Archive for June 4th, 2008

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Veritas and My Search for Truth

June 4, 2008

I have to tell you how I got myself into this mess or you won’t believe it. Inspired by Jim’s post on notebooks, I pulled out a couple of notebooks I bought a long time ago. One of them is a black, spiral-bound notebook with the word “VeritasTM” on the cover and “Made in Taiwan” on the back.

Veritas, of course, means truth. So I decided to try to find out who had trademarked the Truth. I googled Veritas. The first hit was Veritas Data Center Software, owned by Symantec Corp., the owner of “veritas.com.” The second was Veritas Restaurant in New York, where the menu says that “Excessive Fragrances Detract from the Wine Experience. Please Be Sensitive to Those Around You.” (So take it easy with the Old Spice, I guess.) The third hit was Veritas GMAT Elite Test Preparation, in case you would care to join the elite, which is fine if you don’t plan to run for President. The fourth hit was Wikipedia where we finally get some Roman mythology. The fifth hit, however, was Veritas Vineyard & Winery. All right, I see: In Vino, Veritas.

This was getting me nowhere, or at least no closer to Taiwan, so I decided to try another strategy, namely Wikipedia, where I typed in “Search for Truth.” The first hit there was, as you probably have guessed, a vinyl record released by the progressive metal band, Protest the Hero. It has only 2 tracks, the first being “Is Anybody There?” Not a bad question if you’re searching for truth. The second hit was an anti-Mormon video (good grief). The third was (oh, thank heavens) a treatise by Descartes.

In the top 20 Wikipedia hits, we also find “Search Engine Marketing” (ha, a lot of help that was), the Colbert Report (ah, yes, truthiness), and — what’s this? — “List of US daytime soap opera ratings”?? What does that have to do with the search for truth? Oh, wait, that would be “Search for Tomorrow.”

I guess there’s no point in trying to track down the trademarker of Truth. Instead I should get a lantern and join Diogenes in his search for an honest man, or, in my case, an honest search engine.

This entry was posted by: Nancy
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Obama and the American Presidency

June 4, 2008

After the long Democratic primary race, today offers sweet relief for those of us on either side of the aisle, that it’s over. Regardless of how you feel about Obama’s politics, the fact that he captured the Democratic nomination is a historical first that shouldn’t escape unnoticed. Ezra Klein, I think, offers on his blog at The American Prospect, the most humanities-esque analysis I’ve seen today.

I quote the the first half here, but the whole thing (it’s pretty short) is worth the read.

Towards the end of the 1967 movie “Guess Who’s Coming to Dinner,” Dr. John Wade Prentice, played by Sydney Poitier, sits down with his fiance’s white father, played by Spencer Tracy. “Have you given any thought to the problems your children will have?” Tracy asks. “Yes, and they’ll have some…[But] Joey feels that all of our children will be President of the United States,” replies Poitier. “How do you feel about that?” asks Tracy, looking skeptically at the black man in front of him. “I’d settle for Secretary of State,” Poitier laughs.

Written in the late-1960s, the exchange was, indeed, laughable. The Civil Rights Act had been passed three years prior. Two years before, the Watts riots had broken out, killing 35. Martin Luther King Jr. would be assassinated a year later. But here we are, almost exactly 40 years after theatergoers heard that exchange. The last two Secretaries of State were African-American and, as of tonight, the next president may well be a black man. John Prentice’s children would probably still be in their late-30s. They could still grow up to be cabinet officials or even presidents, but they would not necessarily be trailblazers.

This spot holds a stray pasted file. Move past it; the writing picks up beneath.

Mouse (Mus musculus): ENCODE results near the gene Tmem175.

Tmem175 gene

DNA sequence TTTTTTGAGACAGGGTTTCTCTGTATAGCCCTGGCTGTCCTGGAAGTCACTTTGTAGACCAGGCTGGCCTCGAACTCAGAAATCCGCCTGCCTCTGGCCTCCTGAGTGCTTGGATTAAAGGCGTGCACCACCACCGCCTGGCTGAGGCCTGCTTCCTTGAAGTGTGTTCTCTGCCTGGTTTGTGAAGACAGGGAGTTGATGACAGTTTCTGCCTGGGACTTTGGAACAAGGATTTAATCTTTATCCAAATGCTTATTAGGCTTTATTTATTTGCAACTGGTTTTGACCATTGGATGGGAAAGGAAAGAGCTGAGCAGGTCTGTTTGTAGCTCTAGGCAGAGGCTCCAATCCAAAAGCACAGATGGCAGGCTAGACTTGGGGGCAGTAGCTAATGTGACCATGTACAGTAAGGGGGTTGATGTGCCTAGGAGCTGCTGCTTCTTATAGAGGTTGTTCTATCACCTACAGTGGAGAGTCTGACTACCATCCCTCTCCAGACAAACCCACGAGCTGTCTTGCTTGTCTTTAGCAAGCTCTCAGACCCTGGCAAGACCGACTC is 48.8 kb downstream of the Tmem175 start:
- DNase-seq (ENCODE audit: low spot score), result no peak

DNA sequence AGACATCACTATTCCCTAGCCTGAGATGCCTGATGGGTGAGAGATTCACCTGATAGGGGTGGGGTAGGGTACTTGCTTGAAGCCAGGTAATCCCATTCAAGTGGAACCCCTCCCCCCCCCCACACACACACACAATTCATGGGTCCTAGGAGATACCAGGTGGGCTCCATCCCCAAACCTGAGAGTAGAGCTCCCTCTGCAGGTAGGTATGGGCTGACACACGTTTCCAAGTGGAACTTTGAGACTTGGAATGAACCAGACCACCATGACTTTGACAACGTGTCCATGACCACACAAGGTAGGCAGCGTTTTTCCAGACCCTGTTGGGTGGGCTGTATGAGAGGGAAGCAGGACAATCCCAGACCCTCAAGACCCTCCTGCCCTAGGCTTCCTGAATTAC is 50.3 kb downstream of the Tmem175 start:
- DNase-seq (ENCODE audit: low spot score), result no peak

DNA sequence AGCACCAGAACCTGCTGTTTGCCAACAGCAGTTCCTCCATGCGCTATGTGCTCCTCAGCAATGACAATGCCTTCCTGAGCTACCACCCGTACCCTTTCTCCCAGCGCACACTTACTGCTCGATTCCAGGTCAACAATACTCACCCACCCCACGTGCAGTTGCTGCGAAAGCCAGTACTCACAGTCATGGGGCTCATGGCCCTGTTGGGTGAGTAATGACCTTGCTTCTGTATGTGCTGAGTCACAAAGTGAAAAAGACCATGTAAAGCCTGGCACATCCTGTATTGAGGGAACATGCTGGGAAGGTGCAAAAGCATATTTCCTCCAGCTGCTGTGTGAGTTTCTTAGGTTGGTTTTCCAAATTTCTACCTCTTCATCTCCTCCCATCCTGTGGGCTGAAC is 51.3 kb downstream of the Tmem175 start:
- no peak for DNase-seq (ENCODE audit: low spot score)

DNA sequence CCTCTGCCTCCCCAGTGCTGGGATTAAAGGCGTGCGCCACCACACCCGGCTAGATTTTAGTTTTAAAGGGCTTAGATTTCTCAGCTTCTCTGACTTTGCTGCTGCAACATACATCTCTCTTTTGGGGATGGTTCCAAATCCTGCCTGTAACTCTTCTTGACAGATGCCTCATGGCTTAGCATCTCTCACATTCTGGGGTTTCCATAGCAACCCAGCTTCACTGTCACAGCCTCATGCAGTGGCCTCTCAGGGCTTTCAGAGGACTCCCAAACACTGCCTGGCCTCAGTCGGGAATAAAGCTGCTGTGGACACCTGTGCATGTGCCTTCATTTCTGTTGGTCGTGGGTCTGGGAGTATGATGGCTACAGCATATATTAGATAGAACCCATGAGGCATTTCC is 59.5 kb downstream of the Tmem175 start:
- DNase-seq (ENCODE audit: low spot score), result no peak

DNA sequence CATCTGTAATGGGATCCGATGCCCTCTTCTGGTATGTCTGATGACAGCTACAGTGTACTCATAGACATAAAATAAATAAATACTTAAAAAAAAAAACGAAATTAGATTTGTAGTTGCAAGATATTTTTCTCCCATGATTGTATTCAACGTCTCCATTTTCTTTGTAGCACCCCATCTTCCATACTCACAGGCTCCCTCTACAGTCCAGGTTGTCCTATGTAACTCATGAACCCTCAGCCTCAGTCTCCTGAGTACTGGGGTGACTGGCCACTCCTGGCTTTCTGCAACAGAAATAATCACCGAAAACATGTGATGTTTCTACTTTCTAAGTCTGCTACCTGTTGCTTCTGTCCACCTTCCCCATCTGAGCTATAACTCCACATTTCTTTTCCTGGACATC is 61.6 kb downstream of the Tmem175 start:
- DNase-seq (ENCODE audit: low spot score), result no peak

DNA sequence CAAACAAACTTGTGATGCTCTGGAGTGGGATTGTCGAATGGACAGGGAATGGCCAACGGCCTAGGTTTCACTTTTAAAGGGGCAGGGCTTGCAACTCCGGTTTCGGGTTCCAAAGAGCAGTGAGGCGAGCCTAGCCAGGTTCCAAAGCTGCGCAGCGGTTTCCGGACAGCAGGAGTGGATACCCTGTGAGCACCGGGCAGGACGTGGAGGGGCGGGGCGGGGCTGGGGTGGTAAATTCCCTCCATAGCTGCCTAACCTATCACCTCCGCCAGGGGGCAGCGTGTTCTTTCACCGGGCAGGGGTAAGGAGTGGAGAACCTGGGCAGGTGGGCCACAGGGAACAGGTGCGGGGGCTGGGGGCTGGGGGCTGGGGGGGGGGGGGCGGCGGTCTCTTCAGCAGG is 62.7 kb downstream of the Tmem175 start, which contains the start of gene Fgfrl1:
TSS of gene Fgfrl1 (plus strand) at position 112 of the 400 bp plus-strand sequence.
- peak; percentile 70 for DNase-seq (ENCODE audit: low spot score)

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Harold Lee Miller and Fair Culture

June 4, 2008

A friend of mine turned me on Harold Lee Miller a local photographer who not only happens to be very, very good, but is publishing a book on fair culture this winter through the Indiana Historical Society Press. I just viewed the pictures available on his website and they’re quite engaging.

I know that sounds like a toss-off compliment, equivalent to “They were nice in the good parts and good in the nice parts” but each picture really has its own personality despite sharing compositional elements and backdrop. Some pictures are unsettling, others are comfortable. Some show animals and their people as partners, others show the people being very much in control. I’m not here to write picture-by-picture reviews (although I am enamored of the guy with the cow) you just need to go check out the site yourself.

Miller style is clean and simple which is part of their engaging nature because it is immediately evident that there’s a lot of passion in these photos but it being delivered to the viewer through subtle signals that cease being subtle immediately upon discovery.

I would personally like to see a wider spectrum of fair culture represented in the finished product, but even if there isn’t, the photographs on display here offer firm assurance that the book will be worth picking up.

This entry was posted by: Jim
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How to Use Historical Analogy

June 4, 2008

Over at the the TPMCafe Book Club they’re discussing The Candy Bombers by Andrei Cherny about the Berlin airlift. Newsweek columnist Jonathan Alter makes several points about academia and the uses (and abuses) of historical analogy that I think might be of interest to readers of this blog (even if the politics of TPM aren’t).

This entry was posted by: Jim